From where I sat in the bedroom, I heard the familiar sound of my daughter climbing the stairs. Pat Pat. Pat Pat. Bare feet on wood, one at a time, turning the corner at the landing to the second floor hall.
“Mommy, how do you spell ‘black hole?'” she asked.
“B.L.A.C.K. H.O.L.E,” I told her without looking up. We’d been through this routine before. She turned around and before long I heard the Pat Pat-ing all over again.
Downstairs, my 5-year0old played an iPad App that required him to spell things to move forward in his game. If he encountered a river, for example, he’d have to spell “Boat” to cross over to the other side. My daughter was doing his bidding, the dirty work of a little sister, and by the time she made it to her brother’s side she’d jumbled the letters together in her mind.
“B.A.C.K.” I heard her begin. I imagined a back hoe appearing on the screen, doing nothing whatsoever to keep the meteors at bay.
At three, she’s not the most trustworthy reporter, rarely getting her facts straight and often exaggerating claims.
“If you don’t give me juice right now I might die.”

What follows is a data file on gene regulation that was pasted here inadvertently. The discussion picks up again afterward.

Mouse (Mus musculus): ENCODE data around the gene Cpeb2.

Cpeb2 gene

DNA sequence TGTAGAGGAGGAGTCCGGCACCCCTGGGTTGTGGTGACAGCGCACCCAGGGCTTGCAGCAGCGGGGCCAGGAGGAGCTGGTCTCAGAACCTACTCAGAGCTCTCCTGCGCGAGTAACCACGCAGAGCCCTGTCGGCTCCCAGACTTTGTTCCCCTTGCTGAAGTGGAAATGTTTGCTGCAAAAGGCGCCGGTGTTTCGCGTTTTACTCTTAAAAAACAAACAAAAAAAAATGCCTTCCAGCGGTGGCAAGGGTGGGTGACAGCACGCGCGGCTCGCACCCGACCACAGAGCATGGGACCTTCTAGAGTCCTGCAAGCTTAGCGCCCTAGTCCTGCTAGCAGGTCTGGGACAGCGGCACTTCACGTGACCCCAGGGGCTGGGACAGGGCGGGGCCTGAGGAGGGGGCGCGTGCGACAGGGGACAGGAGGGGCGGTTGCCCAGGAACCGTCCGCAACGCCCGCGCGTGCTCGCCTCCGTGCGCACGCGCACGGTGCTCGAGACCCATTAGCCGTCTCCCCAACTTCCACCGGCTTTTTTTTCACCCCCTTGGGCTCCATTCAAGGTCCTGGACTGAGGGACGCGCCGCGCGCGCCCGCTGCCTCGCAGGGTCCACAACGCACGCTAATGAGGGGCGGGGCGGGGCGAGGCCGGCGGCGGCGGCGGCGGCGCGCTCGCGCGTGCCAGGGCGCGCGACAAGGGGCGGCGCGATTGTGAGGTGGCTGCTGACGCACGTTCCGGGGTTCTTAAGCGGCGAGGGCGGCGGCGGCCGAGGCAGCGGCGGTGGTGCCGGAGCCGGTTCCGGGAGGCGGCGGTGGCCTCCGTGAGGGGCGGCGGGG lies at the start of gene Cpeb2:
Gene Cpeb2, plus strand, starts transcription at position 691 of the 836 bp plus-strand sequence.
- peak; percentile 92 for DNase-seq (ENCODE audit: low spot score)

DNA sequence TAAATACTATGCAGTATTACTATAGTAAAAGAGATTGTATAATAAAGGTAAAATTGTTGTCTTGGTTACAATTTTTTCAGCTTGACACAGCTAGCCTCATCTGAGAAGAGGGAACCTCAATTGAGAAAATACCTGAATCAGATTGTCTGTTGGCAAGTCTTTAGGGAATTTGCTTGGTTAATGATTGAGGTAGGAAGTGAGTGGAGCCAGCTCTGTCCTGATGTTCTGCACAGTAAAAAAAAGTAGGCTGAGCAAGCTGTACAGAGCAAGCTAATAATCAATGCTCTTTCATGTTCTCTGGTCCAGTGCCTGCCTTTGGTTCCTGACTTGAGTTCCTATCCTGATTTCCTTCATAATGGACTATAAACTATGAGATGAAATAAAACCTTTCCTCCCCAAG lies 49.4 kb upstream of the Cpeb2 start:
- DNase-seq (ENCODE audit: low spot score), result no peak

“He is the worst brother EVER and I’m never playing blocks with him again!”
Still, she’s entertaining to have around. She’s always good for a hug. And she can often be convinced to pitch in when she’s needed.
The funny thing about 3-year-olds is this: they’re just little people will life-sized personalities. The big kids they’ll one day become are already in there, and so are the teenagers, the college kids, the adults. I’ve seen this happen already with my older two— the baby that slips away a little bit each day.
Soon she’ll refuse to do her big brother’s dirty work. She’ll grow wise to his game. For now she feels helpful. Like she has a job, a purpose.
There’ll come a day when I’ll no longer hear that familiar Pat Pat up the stairs. For now I’ll cherish each one that I hear, bare feet on wood, taking it one step at a time.
More by Mary Lauren
Mary Lauren Weimer is a social worker turned mother turned writer. Her blog, My 3 Little Birds, encourages moms to put down the baby books for a moment and tell their own stories. Connect with her on Facebook and Twitter.